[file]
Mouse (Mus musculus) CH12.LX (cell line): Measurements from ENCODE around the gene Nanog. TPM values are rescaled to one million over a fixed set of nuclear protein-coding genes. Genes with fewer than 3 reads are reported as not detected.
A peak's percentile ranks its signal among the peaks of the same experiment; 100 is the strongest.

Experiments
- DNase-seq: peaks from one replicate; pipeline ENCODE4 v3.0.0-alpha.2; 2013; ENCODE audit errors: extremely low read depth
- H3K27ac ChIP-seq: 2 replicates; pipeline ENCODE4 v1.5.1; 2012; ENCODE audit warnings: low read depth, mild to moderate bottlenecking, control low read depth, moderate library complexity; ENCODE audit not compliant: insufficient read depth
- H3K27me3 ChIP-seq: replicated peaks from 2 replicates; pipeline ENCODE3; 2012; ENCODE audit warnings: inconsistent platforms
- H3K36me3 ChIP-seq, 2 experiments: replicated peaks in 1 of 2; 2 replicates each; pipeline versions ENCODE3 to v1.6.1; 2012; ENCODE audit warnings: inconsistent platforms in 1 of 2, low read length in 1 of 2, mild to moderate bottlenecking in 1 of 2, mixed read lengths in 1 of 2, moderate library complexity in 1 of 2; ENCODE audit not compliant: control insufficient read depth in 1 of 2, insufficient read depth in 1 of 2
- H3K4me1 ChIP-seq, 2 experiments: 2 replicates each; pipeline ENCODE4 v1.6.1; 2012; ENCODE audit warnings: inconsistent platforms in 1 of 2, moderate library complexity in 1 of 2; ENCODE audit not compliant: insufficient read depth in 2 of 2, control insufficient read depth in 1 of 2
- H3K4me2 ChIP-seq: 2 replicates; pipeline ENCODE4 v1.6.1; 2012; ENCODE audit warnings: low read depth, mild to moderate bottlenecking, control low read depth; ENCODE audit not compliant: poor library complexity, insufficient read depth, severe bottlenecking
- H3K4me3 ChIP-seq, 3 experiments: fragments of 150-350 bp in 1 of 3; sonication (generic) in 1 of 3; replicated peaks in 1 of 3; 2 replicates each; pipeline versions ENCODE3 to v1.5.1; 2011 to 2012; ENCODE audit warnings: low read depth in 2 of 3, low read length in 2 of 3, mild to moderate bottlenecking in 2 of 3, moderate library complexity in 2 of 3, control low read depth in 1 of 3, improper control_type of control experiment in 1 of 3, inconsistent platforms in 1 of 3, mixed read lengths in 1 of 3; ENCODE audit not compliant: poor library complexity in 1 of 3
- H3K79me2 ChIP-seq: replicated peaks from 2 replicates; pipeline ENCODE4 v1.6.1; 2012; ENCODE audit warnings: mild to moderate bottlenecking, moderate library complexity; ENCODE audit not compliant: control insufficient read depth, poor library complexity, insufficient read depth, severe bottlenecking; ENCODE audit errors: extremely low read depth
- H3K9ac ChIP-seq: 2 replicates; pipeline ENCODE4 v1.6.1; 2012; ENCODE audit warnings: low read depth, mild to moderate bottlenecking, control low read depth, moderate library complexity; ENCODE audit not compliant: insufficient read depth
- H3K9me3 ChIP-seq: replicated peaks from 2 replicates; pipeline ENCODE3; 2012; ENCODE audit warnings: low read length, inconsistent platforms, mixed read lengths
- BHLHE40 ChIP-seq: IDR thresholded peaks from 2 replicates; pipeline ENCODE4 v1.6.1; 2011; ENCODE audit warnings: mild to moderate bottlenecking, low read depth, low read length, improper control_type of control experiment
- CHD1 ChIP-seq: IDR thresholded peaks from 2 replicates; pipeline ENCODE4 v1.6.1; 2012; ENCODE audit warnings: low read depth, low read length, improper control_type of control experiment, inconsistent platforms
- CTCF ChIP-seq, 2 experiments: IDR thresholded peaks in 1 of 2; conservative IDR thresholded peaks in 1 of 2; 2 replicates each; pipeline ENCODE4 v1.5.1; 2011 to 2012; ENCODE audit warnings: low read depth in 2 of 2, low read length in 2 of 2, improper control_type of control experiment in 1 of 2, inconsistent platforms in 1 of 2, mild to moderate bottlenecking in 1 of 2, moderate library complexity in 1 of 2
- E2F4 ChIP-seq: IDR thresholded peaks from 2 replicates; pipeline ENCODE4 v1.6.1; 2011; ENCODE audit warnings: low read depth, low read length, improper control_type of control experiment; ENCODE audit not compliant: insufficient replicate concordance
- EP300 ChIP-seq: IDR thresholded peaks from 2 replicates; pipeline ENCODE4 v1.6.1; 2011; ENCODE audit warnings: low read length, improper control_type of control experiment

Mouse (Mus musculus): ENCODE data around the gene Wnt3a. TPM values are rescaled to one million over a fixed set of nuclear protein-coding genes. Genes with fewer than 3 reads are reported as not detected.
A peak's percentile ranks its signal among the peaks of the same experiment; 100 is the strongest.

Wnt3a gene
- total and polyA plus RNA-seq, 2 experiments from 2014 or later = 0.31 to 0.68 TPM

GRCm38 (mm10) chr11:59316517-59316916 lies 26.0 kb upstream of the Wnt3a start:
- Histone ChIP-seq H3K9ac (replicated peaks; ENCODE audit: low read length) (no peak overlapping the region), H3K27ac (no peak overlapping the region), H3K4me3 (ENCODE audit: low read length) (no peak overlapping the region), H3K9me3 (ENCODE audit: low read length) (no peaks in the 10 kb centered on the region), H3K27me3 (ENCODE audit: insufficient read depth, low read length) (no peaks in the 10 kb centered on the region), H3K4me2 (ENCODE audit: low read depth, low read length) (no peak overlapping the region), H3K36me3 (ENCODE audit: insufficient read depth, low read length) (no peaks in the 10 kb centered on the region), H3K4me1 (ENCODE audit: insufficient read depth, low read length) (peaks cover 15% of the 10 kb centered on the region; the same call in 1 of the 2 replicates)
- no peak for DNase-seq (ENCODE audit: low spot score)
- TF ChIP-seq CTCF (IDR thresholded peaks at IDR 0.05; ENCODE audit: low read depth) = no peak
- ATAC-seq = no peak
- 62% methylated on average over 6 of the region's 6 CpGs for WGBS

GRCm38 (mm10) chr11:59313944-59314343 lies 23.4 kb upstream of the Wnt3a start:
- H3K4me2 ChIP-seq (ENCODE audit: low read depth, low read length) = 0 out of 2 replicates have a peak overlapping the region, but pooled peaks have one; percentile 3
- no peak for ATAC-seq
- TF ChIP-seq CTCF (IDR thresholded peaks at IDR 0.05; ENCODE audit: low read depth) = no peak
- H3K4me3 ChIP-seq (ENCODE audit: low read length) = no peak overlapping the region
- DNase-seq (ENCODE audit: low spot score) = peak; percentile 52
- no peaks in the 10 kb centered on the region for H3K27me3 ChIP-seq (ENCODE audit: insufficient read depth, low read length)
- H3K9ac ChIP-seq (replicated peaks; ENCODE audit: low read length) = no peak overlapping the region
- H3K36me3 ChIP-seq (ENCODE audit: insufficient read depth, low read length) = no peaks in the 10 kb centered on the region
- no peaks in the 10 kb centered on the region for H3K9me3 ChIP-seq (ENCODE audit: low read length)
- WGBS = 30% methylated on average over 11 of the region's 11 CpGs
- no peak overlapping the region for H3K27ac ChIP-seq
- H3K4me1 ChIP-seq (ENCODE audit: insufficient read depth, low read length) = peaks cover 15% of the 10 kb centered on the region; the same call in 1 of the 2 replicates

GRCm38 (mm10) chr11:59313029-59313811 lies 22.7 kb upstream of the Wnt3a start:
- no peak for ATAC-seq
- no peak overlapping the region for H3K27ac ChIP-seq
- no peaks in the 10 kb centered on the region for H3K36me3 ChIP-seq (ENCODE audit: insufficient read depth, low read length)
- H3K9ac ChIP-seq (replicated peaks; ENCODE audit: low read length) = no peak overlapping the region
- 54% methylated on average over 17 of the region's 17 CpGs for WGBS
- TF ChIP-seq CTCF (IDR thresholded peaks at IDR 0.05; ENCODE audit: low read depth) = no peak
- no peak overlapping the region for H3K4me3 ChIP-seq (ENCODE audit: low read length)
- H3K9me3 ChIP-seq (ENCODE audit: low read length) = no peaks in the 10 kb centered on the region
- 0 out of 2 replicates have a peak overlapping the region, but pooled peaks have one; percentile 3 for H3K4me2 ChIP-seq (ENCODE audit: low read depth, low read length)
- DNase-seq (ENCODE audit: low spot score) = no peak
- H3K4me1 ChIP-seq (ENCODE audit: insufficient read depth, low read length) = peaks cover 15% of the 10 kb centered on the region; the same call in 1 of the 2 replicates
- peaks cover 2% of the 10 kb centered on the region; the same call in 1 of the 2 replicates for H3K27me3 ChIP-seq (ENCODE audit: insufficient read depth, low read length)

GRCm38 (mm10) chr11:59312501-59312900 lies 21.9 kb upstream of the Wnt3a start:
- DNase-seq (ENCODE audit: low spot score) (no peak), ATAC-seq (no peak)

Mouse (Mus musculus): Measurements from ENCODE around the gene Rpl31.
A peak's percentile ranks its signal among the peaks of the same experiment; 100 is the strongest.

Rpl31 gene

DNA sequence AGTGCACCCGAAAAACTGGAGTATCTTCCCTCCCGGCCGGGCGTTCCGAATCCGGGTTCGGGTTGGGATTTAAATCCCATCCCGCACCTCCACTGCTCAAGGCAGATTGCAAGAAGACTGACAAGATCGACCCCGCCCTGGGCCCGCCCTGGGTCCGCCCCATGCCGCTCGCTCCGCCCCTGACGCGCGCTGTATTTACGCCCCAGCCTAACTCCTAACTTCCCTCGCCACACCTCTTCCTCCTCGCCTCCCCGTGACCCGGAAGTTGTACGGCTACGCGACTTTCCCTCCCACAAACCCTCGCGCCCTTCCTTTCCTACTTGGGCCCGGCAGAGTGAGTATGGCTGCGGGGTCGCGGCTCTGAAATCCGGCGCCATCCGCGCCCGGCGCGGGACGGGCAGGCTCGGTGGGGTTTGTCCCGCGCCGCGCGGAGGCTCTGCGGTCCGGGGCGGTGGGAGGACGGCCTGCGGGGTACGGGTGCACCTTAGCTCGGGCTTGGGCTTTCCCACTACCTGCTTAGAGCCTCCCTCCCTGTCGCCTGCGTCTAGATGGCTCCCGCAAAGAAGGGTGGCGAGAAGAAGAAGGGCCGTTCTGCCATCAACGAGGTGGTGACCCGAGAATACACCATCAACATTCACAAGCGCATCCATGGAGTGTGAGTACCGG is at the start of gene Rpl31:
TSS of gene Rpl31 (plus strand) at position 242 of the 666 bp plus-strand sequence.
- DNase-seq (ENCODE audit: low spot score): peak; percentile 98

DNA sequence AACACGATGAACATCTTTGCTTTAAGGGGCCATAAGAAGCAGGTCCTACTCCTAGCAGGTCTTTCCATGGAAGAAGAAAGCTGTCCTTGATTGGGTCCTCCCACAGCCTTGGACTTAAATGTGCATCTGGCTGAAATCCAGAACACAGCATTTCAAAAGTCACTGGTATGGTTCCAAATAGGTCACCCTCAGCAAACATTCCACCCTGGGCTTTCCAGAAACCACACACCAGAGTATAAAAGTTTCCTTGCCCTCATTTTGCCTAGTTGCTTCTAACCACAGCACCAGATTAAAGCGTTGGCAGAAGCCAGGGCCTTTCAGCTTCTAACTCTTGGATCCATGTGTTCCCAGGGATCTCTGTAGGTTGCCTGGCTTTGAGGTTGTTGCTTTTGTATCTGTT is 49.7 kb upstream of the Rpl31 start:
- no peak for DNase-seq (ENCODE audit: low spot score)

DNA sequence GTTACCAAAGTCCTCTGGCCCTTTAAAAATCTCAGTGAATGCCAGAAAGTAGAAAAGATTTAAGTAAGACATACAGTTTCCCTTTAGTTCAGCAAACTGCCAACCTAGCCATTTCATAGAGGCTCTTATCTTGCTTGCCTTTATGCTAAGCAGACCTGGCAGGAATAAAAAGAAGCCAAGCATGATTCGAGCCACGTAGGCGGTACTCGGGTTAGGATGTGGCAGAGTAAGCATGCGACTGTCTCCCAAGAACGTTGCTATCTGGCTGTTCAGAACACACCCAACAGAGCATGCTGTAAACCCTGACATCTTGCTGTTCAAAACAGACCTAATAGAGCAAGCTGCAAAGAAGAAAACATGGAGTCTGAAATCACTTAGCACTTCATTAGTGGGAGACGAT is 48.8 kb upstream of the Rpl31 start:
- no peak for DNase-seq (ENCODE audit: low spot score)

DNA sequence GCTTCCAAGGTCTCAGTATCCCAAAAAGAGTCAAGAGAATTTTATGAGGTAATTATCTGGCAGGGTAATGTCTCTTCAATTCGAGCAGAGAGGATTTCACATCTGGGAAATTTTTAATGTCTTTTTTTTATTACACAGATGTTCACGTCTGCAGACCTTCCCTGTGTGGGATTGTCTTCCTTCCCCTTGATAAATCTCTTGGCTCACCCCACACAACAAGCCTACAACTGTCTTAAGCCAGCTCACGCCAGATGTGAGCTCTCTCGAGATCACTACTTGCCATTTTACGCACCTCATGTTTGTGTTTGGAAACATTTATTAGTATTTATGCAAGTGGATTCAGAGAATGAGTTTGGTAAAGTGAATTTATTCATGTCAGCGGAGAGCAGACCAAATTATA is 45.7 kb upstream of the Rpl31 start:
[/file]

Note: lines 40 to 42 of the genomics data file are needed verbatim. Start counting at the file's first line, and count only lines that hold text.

- no peak overlapping the region for H3K27ac ChIP-seq
- H3K4me1 ChIP-seq (ENCODE audit: insufficient read depth, low read length) = peaks cover 15% of the 10 kb centered on the region; the same call in 1 of the 2 replicates

GRCm38 (mm10) chr11:59313029-59313811 lies 22.7 kb upstream of the Wnt3a start: